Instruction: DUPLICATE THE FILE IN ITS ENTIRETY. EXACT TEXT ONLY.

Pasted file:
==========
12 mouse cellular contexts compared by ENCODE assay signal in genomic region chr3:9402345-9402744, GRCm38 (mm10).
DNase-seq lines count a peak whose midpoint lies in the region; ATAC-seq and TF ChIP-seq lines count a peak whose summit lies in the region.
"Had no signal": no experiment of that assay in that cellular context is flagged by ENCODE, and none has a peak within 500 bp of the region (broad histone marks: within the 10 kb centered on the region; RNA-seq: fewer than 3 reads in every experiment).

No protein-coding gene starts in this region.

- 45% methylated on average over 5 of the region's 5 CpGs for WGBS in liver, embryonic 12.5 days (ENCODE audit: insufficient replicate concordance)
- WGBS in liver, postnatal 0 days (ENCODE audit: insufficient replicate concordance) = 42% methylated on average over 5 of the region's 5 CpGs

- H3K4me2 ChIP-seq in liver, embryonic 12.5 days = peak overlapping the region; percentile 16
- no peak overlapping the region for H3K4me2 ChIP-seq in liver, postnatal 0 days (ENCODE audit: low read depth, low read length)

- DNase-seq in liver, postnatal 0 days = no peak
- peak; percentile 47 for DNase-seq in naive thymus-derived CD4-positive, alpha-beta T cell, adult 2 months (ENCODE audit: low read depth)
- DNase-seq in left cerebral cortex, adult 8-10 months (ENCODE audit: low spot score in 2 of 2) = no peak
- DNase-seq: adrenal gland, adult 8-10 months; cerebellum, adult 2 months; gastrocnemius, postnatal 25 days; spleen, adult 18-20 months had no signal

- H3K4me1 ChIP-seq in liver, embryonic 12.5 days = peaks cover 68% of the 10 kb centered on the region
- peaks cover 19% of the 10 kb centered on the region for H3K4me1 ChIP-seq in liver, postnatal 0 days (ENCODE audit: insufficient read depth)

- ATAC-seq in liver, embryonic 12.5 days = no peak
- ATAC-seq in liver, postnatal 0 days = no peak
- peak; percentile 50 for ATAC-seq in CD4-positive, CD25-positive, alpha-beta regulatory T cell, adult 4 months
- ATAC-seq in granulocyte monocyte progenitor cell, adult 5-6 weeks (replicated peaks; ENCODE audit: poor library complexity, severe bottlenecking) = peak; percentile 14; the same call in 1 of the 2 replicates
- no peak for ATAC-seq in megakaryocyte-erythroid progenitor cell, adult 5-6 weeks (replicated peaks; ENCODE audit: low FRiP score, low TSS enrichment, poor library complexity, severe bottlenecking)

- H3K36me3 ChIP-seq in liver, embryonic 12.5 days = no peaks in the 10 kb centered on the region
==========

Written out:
12 mouse cellular contexts compared by ENCODE assay signal in genomic region chr3:9402345-9402744, GRCm38 (mm10).
DNase-seq lines count a peak whose midpoint lies in the region; ATAC-seq and TF ChIP-seq lines count a peak whose summit lies in the region.
"Had no signal": no experiment of that assay in that cellular context is flagged by ENCODE, and none has a peak within 500 bp of the region (broad histone marks: within the 10 kb centered on the region; RNA-seq: fewer than 3 reads in every experiment).

No protein-coding gene starts in this region.

- 45% methylated on average over 5 of the region's 5 CpGs for WGBS in liver, embryonic 12.5 days (ENCODE audit: insufficient replicate concordance)
- WGBS in liver, postnatal 0 days (ENCODE audit: insufficient replicate concordance) = 42% methylated on average over 5 of the region's 5 CpGs

- H3K4me2 ChIP-seq in liver, embryonic 12.5 days = peak overlapping the region; percentile 16
- no peak overlapping the region for H3K4me2 ChIP-seq in liver, postnatal 0 days (ENCODE audit: low read depth, low read length)

- DNase-seq in liver, postnatal 0 days = no peak
- peak; percentile 47 for DNase-seq in naive thymus-derived CD4-positive, alpha-beta T cell, adult 2 months (ENCODE audit: low read depth)
- DNase-seq in left cerebral cortex, adult 8-10 months (ENCODE audit: low spot score in 2 of 2) = no peak
- DNase-seq: adrenal gland, adult 8-10 months; cerebellum, adult 2 months; gastrocnemius, postnatal 25 days; spleen, adult 18-20 months had no signal

- H3K4me1 ChIP-seq in liver, embryonic 12.5 days = peaks cover 68% of the 10 kb centered on the region
- peaks cover 19% of the 10 kb centered on the region for H3K4me1 ChIP-seq in liver, postnatal 0 days (ENCODE audit: insufficient read depth)

- ATAC-seq in liver, embryonic 12.5 days = no peak
- ATAC-seq in liver, postnatal 0 days = no peak
- peak; percentile 50 for ATAC-seq in CD4-positive, CD25-positive, alpha-beta regulatory T cell, adult 4 months
- ATAC-seq in granulocyte monocyte progenitor cell, adult 5-6 weeks (replicated peaks; ENCODE audit: poor library complexity, severe bottlenecking) = peak; percentile 14; the same call in 1 of the 2 replicates
- no peak for ATAC-seq in megakaryocyte-erythroid progenitor cell, adult 5-6 weeks (replicated peaks; ENCODE audit: low FRiP score, low TSS enrichment, poor library complexity, severe bottlenecking)

- H3K36me3 ChIP-seq in liver, embryonic 12.5 days = no peaks in the 10 kb centered on the region